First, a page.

Tuesday, January 4, 2011

Non-responders, how do you record them?

Like Rebecca, I took a break from submissions over the holidays, and have just now gone back to my files to look at what pieces are where. I've got a ton of non-response entries, and I've noticed they've become more and more common as time goes on. I define a non-responder as someone who doesn't reply within the time they say they will, or who doesn't reply within six months for a short story or query. Though I have gotten responses up to two years after I wrote the person off as a non-responder.

Now if it's a short story market or someone who wanted to review something exclusively, I always chase those. I write a follow up email or letter, and if I still get no response, I send another communication to withdraw the piece from their market so that I can resume submitting. If it's an email query, which more and more agencies prefer, I assume that no response is a rejection because they no doubt get a million queries a month and just can't respond to all of them.

What do you do with the snail mail queries, in which you enclosed an SASE? I haven't been chasing these down, though perhaps I should. I only bother when the person says that I should in their guidelines. Those of you who have chased these, which method did you use? Another snail mail? Email?

My records are getting rather full of non-responders!


  1. Ah, the non-responders...

    I have a nice collection of those too. they frustrate me because I'm not sure what to do with them either, and because they leave the door open to hope. I don't want to keep hoping when there really isn't any chance. Ya know?! :-)

  2. It makes me a little crazy when they say, "If you don't hear from us, we didn't want it" because what if it got lost in the mail? Or in cyberspace? Or what if... and I still haven't figured out what to do about this one... the agent was on maternity leave when my query arrived?

    So far, I've just let the non-responders go. There's always another agent out there, and another book for me to write.

  3. That's my usual philosophy too, but I can think of multiple cases where someone let a non-responder go, and then found out the acceptance or request for full got lost in the mail. I've had the editor of a magazine come up to me at a con and ask what I thought of his long response to my submission, which I'd never gotten. He sent it again. Another friend didn't get an acceptance letter and left the editor hanging for a year, which made the editor pretty angry until he learned that the response hadn't gotten through.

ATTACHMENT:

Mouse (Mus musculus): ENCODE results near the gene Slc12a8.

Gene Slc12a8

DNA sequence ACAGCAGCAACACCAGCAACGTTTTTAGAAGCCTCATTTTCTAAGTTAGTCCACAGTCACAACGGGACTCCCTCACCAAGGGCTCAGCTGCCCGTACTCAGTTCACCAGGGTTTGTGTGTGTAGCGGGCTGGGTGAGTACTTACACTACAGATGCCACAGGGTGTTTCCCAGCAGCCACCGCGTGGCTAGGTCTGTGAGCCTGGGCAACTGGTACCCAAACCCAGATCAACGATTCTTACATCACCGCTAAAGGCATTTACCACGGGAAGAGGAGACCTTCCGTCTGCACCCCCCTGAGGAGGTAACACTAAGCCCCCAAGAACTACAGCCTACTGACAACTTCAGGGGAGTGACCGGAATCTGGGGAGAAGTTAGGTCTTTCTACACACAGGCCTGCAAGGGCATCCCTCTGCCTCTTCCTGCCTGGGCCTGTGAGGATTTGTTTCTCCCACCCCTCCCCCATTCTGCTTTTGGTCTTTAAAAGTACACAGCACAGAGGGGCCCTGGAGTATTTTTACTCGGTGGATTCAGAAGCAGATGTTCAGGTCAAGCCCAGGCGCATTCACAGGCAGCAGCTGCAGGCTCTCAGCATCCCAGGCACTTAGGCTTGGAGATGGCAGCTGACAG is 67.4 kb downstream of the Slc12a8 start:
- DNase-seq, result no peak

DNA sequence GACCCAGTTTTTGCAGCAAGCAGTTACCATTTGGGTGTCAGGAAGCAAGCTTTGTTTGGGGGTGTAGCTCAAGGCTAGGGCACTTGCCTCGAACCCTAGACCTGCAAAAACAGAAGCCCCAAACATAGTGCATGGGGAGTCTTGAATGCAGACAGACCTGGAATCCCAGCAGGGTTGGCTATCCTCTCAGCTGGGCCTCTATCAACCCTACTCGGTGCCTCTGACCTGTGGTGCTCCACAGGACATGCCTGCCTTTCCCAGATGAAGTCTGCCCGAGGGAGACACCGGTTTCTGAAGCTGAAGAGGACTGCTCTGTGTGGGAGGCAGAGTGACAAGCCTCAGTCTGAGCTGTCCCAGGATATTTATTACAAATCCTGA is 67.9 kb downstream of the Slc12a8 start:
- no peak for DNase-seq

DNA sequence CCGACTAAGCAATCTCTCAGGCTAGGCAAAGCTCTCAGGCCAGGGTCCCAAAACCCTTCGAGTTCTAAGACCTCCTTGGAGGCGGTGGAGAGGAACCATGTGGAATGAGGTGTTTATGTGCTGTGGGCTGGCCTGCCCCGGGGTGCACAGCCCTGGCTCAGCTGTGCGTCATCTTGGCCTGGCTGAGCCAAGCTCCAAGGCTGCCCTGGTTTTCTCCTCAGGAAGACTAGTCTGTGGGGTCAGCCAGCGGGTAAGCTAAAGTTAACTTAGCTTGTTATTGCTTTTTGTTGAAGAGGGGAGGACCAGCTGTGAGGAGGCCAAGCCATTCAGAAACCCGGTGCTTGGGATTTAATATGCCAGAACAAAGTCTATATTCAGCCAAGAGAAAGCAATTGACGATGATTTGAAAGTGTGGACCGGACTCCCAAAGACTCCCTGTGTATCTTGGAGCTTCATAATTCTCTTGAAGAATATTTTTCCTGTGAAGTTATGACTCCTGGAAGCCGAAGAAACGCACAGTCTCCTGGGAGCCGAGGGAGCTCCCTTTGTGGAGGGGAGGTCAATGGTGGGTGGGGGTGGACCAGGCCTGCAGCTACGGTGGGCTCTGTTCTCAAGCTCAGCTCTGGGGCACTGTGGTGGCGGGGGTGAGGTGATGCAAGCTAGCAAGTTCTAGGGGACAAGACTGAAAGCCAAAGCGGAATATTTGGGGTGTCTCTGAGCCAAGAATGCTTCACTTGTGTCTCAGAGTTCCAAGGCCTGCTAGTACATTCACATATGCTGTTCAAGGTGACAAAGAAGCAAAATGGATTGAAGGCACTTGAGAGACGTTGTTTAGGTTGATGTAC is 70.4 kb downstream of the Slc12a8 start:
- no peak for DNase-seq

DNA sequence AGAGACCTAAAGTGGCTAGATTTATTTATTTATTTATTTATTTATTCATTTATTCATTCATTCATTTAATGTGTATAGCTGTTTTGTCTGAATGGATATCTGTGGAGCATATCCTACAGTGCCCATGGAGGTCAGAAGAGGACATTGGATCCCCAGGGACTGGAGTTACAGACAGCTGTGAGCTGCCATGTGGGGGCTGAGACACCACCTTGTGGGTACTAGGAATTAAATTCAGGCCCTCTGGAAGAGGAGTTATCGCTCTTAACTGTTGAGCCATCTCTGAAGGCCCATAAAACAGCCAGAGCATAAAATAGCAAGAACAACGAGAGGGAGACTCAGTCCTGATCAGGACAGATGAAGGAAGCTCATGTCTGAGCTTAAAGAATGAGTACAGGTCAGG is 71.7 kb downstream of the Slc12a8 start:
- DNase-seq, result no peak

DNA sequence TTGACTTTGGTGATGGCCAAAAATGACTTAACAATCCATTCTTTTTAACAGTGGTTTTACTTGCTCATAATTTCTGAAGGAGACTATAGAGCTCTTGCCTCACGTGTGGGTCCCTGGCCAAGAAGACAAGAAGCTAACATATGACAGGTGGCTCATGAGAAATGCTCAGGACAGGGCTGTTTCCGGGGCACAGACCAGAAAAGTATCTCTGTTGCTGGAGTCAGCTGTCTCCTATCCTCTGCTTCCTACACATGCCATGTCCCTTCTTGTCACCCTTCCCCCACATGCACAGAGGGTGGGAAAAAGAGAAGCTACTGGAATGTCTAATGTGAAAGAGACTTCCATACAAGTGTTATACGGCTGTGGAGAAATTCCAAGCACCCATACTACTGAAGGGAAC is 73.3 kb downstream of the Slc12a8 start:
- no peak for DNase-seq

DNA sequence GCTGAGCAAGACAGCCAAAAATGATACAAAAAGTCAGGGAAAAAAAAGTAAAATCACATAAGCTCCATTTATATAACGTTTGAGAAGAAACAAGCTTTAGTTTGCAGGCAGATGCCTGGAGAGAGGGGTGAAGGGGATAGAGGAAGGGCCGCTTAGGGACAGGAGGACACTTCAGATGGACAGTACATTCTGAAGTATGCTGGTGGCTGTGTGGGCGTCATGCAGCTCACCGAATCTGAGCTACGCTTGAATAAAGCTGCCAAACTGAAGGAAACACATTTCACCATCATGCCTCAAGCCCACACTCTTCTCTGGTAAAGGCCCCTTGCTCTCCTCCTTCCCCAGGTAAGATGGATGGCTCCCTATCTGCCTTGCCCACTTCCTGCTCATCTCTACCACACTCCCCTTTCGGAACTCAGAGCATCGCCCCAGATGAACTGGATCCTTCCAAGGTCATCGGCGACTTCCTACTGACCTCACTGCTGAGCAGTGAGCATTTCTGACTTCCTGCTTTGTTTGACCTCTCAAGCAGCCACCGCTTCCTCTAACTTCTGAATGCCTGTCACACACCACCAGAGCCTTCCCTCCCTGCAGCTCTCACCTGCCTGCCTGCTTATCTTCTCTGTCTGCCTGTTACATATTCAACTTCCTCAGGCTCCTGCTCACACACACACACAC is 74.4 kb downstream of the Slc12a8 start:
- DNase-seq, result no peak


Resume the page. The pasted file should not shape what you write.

Though I really don't think there are a bunch of acceptances that got lost in the ether on their way to my mailbox :-)

  4. I guess if something was requested, it wouldn't hurt to check in every six months or so. In fact, come to think of it, I've got an editor I ought to e-mail...

    Rather than leaving no stone unturned, I'm skipping down the beach of possibilities. Perhaps I should be more methodical.

  5. I haven't had any non-responders to submissions, although I did follow up with one who was taking longer than he said he would - he very politely said it would take more time, which was totes fine. All my non-responders have been to queries, which I just write off.

  6. I just assume non responders are a no and move on. :)

  7. Definitely don't make that assumption with short story markets. 100% of the time when I've queried a non-responder, I've either reminded the person that my story was on their desk - and that's led to a couple of sales - or found out that their response got lost. As it so happens, I've never turned up a form rejection by querying a non-responding story market, so make sure to chase those.

  8. Emily, I need to thank you for this post. It prompted me to send an e-mail which has now turned into a consideration. Tee hee.


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